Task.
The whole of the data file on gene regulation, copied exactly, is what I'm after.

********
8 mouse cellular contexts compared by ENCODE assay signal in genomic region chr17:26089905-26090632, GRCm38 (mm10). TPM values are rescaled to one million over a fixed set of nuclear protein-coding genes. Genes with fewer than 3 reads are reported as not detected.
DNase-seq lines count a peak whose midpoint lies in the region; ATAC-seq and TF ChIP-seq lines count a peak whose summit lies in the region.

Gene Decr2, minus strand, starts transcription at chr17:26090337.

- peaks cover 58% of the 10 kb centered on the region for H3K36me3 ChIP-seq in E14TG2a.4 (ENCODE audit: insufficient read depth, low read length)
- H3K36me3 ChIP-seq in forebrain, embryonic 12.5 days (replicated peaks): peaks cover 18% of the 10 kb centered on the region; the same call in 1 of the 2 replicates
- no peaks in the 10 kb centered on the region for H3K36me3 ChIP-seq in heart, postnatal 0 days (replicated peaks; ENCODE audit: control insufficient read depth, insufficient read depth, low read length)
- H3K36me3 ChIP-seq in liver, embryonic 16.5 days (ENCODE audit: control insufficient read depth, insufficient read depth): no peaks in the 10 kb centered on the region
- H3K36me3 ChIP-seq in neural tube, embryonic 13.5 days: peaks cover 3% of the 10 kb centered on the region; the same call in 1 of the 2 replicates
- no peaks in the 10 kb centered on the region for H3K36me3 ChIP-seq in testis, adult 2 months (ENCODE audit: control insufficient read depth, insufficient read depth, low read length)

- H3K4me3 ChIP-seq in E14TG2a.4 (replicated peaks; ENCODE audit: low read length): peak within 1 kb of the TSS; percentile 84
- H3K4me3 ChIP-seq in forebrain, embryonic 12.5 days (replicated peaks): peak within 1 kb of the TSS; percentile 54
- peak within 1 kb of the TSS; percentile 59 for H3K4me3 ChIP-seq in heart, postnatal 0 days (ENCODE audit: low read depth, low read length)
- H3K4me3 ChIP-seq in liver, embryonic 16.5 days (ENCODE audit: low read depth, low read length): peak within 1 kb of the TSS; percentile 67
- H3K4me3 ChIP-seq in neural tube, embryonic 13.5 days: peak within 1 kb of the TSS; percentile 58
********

8 mouse cellular contexts compared by ENCODE assay signal in genomic region chr17:26089905-26090632, GRCm38 (mm10). TPM values are rescaled to one million over a fixed set of nuclear protein-coding genes. Genes with fewer than 3 reads are reported as not detected.
DNase-seq lines count a peak whose midpoint lies in the region; ATAC-seq and TF ChIP-seq lines count a peak whose summit lies in the region.

Gene Decr2, minus strand, starts transcription at chr17:26090337.

- peaks cover 58% of the 10 kb centered on the region for H3K36me3 ChIP-seq in E14TG2a.4 (ENCODE audit: insufficient read depth, low read length)
- H3K36me3 ChIP-seq in forebrain, embryonic 12.5 days (replicated peaks): peaks cover 18% of the 10 kb centered on the region; the same call in 1 of the 2 replicates
- no peaks in the 10 kb centered on the region for H3K36me3 ChIP-seq in heart, postnatal 0 days (replicated peaks; ENCODE audit: control insufficient read depth, insufficient read depth, low read length)
- H3K36me3 ChIP-seq in liver, embryonic 16.5 days (ENCODE audit: control insufficient read depth, insufficient read depth): no peaks in the 10 kb centered on the region
- H3K36me3 ChIP-seq in neural tube, embryonic 13.5 days: peaks cover 3% of the 10 kb centered on the region; the same call in 1 of the 2 replicates
- no peaks in the 10 kb centered on the region for H3K36me3 ChIP-seq in testis, adult 2 months (ENCODE audit: control insufficient read depth, insufficient read depth, low read length)

- H3K4me3 ChIP-seq in E14TG2a.4 (replicated peaks; ENCODE audit: low read length): peak within 1 kb of the TSS; percentile 84
- H3K4me3 ChIP-seq in forebrain, embryonic 12.5 days (replicated peaks): peak within 1 kb of the TSS; percentile 54
- peak within 1 kb of the TSS; percentile 59 for H3K4me3 ChIP-seq in heart, postnatal 0 days (ENCODE audit: low read depth, low read length)
- H3K4me3 ChIP-seq in liver, embryonic 16.5 days (ENCODE audit: low read depth, low read length): peak within 1 kb of the TSS; percentile 67
- H3K4me3 ChIP-seq in neural tube, embryonic 13.5 days: peak within 1 kb of the TSS; percentile 58